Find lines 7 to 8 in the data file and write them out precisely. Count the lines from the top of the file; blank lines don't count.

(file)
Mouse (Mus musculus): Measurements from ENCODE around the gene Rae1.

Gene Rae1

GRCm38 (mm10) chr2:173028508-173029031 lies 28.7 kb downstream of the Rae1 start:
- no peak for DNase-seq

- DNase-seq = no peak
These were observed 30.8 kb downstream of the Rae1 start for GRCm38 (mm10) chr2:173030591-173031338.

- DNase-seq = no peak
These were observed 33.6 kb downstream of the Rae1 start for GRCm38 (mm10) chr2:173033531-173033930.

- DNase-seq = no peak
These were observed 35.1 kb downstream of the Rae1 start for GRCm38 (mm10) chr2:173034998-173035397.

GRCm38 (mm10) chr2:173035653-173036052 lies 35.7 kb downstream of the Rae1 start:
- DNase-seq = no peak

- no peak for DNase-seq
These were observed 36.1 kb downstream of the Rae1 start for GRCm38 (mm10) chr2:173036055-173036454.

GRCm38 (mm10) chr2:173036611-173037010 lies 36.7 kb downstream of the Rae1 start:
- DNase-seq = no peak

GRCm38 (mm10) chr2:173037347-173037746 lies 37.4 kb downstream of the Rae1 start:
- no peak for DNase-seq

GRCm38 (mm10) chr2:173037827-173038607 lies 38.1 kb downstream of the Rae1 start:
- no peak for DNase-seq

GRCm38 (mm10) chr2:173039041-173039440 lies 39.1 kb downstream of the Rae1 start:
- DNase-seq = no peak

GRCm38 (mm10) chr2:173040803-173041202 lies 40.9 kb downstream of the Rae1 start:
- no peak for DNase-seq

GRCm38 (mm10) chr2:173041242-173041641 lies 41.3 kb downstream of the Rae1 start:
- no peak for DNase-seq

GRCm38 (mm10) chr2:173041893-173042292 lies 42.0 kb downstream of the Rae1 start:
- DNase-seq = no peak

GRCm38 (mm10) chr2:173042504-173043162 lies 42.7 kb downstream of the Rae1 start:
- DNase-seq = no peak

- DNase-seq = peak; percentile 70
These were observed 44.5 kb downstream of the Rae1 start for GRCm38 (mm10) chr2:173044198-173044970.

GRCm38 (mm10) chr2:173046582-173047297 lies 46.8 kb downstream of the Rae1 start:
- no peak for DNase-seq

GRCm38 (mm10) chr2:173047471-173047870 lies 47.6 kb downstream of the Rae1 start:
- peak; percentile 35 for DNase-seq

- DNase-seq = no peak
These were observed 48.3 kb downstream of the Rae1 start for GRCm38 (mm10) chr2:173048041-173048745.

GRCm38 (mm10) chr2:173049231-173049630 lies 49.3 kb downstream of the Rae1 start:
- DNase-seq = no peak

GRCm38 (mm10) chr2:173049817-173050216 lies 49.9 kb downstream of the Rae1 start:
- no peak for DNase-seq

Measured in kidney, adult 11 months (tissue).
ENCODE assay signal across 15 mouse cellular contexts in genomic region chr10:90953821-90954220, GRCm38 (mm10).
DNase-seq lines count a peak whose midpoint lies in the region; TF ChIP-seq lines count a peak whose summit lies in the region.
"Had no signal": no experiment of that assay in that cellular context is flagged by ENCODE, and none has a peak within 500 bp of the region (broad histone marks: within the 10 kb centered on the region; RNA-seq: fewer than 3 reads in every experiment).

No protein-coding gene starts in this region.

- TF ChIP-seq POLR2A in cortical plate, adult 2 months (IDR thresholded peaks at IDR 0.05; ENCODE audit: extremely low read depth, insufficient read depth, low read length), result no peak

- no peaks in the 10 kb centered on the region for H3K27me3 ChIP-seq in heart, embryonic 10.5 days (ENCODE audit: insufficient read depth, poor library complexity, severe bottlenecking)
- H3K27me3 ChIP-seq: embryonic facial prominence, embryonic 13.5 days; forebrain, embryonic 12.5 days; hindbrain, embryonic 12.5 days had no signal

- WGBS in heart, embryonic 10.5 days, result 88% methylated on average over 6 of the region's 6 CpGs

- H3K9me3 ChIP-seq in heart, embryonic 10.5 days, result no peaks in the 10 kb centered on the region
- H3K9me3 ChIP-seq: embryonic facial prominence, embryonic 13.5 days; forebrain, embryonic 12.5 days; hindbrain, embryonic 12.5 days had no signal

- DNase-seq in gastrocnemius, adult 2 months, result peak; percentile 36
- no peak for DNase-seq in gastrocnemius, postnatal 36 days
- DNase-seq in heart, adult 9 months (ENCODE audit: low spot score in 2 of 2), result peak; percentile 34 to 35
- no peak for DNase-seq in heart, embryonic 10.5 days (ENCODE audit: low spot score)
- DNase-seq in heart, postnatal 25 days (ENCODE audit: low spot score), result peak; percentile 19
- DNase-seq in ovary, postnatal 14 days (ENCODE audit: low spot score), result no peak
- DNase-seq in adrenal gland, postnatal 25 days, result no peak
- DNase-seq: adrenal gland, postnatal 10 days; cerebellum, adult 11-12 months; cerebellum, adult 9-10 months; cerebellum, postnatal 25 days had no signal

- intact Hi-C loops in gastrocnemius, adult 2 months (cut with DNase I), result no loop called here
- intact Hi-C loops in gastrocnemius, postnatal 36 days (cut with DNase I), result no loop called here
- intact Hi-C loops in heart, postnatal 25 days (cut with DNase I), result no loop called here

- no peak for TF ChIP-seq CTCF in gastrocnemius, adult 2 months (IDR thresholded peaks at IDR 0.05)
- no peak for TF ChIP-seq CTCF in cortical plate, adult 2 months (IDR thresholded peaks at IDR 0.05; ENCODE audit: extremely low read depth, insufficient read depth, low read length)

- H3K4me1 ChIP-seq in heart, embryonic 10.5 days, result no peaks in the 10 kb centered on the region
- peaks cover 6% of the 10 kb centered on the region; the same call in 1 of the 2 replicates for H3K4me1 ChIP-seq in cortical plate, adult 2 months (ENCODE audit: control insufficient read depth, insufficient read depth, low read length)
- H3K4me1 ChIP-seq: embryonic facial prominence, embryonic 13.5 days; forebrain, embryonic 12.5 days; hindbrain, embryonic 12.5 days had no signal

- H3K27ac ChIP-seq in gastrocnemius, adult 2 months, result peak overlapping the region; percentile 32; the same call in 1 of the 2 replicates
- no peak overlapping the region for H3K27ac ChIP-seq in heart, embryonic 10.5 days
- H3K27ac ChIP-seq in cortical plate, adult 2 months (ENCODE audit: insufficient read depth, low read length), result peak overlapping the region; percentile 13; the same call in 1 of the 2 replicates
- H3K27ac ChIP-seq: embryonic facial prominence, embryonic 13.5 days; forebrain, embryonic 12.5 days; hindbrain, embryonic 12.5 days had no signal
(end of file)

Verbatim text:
- DNase-seq = no peak
These were observed 33.6 kb downstream of the Rae1 start for GRCm38 (mm10) chr2:173033531-173033930.